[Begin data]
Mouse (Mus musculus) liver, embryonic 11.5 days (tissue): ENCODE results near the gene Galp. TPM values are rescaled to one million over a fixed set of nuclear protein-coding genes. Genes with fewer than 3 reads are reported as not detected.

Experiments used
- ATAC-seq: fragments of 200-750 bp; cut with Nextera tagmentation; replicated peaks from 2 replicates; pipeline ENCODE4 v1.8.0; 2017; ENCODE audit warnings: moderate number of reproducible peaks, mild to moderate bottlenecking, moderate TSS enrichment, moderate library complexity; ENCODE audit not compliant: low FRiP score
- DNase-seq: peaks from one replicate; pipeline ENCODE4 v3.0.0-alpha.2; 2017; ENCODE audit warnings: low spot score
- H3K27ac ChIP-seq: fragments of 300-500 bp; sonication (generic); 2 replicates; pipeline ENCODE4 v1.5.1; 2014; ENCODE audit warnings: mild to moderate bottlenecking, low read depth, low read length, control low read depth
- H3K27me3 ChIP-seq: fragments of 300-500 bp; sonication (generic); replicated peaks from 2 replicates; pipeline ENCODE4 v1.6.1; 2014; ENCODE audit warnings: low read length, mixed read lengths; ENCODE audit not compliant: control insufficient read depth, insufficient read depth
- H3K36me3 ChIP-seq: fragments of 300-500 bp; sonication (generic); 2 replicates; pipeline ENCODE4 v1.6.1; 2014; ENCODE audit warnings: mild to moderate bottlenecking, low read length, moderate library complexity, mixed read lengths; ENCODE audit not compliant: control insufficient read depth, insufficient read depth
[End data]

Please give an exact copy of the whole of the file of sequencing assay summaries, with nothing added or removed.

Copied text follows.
Mouse (Mus musculus) liver, embryonic 11.5 days (tissue): ENCODE results near the gene Galp. TPM values are rescaled to one million over a fixed set of nuclear protein-coding genes. Genes with fewer than 3 reads are reported as not detected.

Experiments used
- ATAC-seq: fragments of 200-750 bp; cut with Nextera tagmentation; replicated peaks from 2 replicates; pipeline ENCODE4 v1.8.0; 2017; ENCODE audit warnings: moderate number of reproducible peaks, mild to moderate bottlenecking, moderate TSS enrichment, moderate library complexity; ENCODE audit not compliant: low FRiP score
- DNase-seq: peaks from one replicate; pipeline ENCODE4 v3.0.0-alpha.2; 2017; ENCODE audit warnings: low spot score
- H3K27ac ChIP-seq: fragments of 300-500 bp; sonication (generic); 2 replicates; pipeline ENCODE4 v1.5.1; 2014; ENCODE audit warnings: mild to moderate bottlenecking, low read depth, low read length, control low read depth
- H3K27me3 ChIP-seq: fragments of 300-500 bp; sonication (generic); replicated peaks from 2 replicates; pipeline ENCODE4 v1.6.1; 2014; ENCODE audit warnings: low read length, mixed read lengths; ENCODE audit not compliant: control insufficient read depth, insufficient read depth
- H3K36me3 ChIP-seq: fragments of 300-500 bp; sonication (generic); 2 replicates; pipeline ENCODE4 v1.6.1; 2014; ENCODE audit warnings: mild to moderate bottlenecking, low read length, moderate library complexity, mixed read lengths; ENCODE audit not compliant: control insufficient read depth, insufficient read depth